Rory Stewart has cancelled his London mayoral campaign launch next week because of coronavirus.

The independent mayoral candidate says the country “has to take coronavirus seriously” and should pause all large gatherings.

Around 1,000 people were due to attend the former Conservative leadership hopeful’s event. He says he will host a digital launch instead.

Covid-19 is a strain of coronavirus first identified in the Chinese city of Wuhan – it has since spread to countries across the world, including the UK.

The disease has caused more than 4,000 deaths so far, with well over 100,000 people infected.

The World Health Organisation has said that it could have a mortality rate of 3.4 per cent, based on the number of officially confirmed cases so far.

But Britain’s chief medical officer says mortality could be one per cent or less, because those with very mild symptoms may not know they have the virus.

This would put the death rate more in line with seasonal illnesses like flu.

As of yesterday (Tuesday), there are 373 confirmed cases of the virus in the UK, and six patients have died.

Mr Stewart has called on the Government to close schools and consider shutting down the Tube to tackle the disease.

Earlier this week, he attacked the “half-hearted” action from ministers as a “serious mistake”.

He said: “The Government and the Mayor keep saying they are simply following ‘scientific advice’.

“But the scientists are clear that this is now a political decision – on whether the Government are prepared to spend very serious sums of money, and take a large economic hit, to maximise protection of the population.

“China shows both the dangers of acting too slowly – at first – and then the benefits of acting decisively.

“We should have no regrets about spending money to do the absolute maximum to prevent the spread of this disease.”

But other Mayoral candidates have criticised Mr Stewart’s comments, saying he risks spreading fear and panic.

Liberal Democrat Siobhan Benita said “sowing distrust in expert advice” was “highly irresponsible and will cause distress and confusion”.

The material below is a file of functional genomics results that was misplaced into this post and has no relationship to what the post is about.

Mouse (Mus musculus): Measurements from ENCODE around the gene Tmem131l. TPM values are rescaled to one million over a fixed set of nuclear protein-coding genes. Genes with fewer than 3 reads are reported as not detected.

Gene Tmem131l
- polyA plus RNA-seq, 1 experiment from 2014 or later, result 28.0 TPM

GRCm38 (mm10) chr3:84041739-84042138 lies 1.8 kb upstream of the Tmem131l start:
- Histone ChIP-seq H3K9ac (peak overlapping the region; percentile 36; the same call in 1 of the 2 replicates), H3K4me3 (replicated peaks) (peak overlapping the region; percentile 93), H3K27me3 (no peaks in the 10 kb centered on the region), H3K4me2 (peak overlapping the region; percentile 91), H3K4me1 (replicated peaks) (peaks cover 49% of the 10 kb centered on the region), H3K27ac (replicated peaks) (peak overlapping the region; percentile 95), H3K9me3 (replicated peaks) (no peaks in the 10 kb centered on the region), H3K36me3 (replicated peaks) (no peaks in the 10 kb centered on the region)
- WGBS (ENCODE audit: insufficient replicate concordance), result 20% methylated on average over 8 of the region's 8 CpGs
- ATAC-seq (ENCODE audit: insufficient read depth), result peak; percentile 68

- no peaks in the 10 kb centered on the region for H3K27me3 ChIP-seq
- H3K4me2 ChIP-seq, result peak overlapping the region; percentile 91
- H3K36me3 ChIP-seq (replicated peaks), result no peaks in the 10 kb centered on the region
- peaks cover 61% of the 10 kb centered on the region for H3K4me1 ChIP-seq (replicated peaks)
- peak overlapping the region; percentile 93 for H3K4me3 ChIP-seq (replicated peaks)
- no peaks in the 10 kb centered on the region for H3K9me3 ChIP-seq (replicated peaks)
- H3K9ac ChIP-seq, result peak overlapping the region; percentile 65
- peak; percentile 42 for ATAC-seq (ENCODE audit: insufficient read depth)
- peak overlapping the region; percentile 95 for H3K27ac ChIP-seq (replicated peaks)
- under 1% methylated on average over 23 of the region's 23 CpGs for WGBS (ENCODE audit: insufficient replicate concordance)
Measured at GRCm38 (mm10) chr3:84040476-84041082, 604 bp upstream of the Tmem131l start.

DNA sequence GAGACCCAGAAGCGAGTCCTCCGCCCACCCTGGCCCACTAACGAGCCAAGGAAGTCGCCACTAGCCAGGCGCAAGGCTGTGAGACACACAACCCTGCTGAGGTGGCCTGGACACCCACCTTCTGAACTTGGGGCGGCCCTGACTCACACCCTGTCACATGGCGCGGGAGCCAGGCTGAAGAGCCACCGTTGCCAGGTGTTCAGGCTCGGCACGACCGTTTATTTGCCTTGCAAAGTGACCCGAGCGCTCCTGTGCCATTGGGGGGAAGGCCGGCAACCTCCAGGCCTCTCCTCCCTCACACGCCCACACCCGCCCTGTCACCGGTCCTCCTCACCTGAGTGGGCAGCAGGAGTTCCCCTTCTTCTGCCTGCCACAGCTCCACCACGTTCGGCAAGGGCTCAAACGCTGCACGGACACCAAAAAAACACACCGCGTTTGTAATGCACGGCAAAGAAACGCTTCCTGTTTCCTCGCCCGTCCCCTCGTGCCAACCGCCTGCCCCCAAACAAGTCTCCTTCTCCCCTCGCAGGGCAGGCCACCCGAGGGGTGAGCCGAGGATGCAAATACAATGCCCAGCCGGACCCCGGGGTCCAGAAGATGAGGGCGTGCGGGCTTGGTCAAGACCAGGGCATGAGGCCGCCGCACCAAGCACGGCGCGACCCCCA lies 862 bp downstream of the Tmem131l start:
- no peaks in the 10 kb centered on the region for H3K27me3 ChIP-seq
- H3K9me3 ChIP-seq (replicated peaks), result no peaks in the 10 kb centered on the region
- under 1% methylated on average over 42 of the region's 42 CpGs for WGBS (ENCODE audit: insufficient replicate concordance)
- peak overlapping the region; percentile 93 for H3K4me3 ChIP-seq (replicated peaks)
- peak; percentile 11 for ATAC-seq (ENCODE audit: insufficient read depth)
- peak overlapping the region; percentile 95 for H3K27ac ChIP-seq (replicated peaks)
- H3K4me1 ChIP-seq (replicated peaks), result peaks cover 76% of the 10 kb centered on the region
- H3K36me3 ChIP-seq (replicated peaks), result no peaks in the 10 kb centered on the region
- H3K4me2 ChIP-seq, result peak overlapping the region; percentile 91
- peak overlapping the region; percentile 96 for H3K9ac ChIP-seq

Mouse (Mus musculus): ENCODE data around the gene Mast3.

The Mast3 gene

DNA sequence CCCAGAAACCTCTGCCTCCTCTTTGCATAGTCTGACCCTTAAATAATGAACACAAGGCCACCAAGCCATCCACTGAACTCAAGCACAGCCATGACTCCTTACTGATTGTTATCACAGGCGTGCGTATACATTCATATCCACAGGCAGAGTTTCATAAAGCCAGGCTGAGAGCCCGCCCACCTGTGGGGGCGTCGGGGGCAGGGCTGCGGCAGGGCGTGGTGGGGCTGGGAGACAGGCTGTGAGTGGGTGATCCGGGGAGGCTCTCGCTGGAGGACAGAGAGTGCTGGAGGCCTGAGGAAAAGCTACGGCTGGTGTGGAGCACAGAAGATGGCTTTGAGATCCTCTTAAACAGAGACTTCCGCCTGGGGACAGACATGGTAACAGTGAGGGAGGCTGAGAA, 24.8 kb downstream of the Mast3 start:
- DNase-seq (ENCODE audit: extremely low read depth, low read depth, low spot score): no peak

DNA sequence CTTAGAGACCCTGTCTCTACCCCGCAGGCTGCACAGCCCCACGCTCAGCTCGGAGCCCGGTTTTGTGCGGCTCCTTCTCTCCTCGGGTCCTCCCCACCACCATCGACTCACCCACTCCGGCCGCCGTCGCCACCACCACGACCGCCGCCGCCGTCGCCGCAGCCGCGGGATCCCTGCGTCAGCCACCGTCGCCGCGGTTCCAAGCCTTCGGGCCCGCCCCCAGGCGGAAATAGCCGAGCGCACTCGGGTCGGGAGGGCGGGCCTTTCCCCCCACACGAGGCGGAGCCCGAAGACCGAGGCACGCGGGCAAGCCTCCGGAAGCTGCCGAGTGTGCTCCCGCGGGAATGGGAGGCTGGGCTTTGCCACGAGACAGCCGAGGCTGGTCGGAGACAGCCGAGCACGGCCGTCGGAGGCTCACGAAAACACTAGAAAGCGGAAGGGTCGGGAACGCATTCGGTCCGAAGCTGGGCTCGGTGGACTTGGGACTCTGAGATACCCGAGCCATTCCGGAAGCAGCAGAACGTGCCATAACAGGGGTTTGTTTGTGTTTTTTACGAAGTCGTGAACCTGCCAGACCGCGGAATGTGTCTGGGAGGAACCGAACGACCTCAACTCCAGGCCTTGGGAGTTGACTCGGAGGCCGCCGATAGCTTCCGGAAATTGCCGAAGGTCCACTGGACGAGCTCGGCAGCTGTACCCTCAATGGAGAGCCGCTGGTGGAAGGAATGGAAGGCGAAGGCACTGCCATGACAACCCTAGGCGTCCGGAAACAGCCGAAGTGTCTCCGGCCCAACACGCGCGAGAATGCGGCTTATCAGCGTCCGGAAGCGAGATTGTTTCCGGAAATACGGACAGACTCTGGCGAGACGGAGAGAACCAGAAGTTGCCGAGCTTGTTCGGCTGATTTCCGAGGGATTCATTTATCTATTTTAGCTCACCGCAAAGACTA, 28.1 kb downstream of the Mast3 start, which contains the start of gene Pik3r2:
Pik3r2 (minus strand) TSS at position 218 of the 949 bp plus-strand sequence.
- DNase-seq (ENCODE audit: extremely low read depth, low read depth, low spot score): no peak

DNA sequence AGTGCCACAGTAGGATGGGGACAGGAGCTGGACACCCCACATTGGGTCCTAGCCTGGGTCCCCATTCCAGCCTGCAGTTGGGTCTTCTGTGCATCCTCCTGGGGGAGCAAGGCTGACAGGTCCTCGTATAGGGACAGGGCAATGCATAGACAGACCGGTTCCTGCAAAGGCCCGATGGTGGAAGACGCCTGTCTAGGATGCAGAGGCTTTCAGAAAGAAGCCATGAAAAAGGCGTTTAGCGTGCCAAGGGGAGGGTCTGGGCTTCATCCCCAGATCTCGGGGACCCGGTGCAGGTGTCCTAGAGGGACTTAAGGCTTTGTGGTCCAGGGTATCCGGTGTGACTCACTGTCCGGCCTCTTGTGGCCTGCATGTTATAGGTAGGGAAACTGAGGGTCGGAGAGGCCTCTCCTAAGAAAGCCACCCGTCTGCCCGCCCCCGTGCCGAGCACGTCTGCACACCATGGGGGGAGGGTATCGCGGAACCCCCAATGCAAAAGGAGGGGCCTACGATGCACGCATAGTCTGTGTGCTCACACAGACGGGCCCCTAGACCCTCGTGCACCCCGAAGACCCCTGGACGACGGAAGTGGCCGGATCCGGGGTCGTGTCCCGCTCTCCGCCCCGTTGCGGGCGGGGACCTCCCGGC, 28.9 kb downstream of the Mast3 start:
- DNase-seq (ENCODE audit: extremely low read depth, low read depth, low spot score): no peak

She said: “To give advice based on ‘instinct’ and not the latest evidence, is both highly arrogant and potentially dangerous. This is not a game.”

Ms Benita said she would support school closures if experts advised it – but the impact on parents should be properly considered.

Conservative Shaun Bailey said it was “crucial” that Londoners listened to experts.

He said: “Now is the time to listen to Government guidance and observe best practice as advised by medical and scientific experts.

“Given and many as one in five workers could be off sick, I have called for Sadiq Khan to enact contingency measures – such as hiring retired police officers – to ensure the Met remains at full strength and is able to fight crime during the coronavirus outbreak.”

Green mayoral candidate Sian Berry said: “Coronavirus is a serious public health issue and we need to trust the medical guidance on this.

She said: “From previous jobs I too know a little about epidemiology and disease control, but having only a little knowledge is precisely why I am not weighing in or pushing political points on this crisis.

“Party politics should also not get in the way of the Mayor of London being invited to emergency planning meetings with the Government.”

A spokesperson for Mr Khan said that Mayor “acts on advice from the experts, not on instinct”.  

He said: “We are working with others to make sure that London is prepared for an increase of cases, and that as a city we are ready to take any additional measures that health experts deem necessary.

“The Mayor is in constant contact with experts at Public Health England and at the point the situation and therefore the health advice changes, he will communicate that to Londoners immediately.”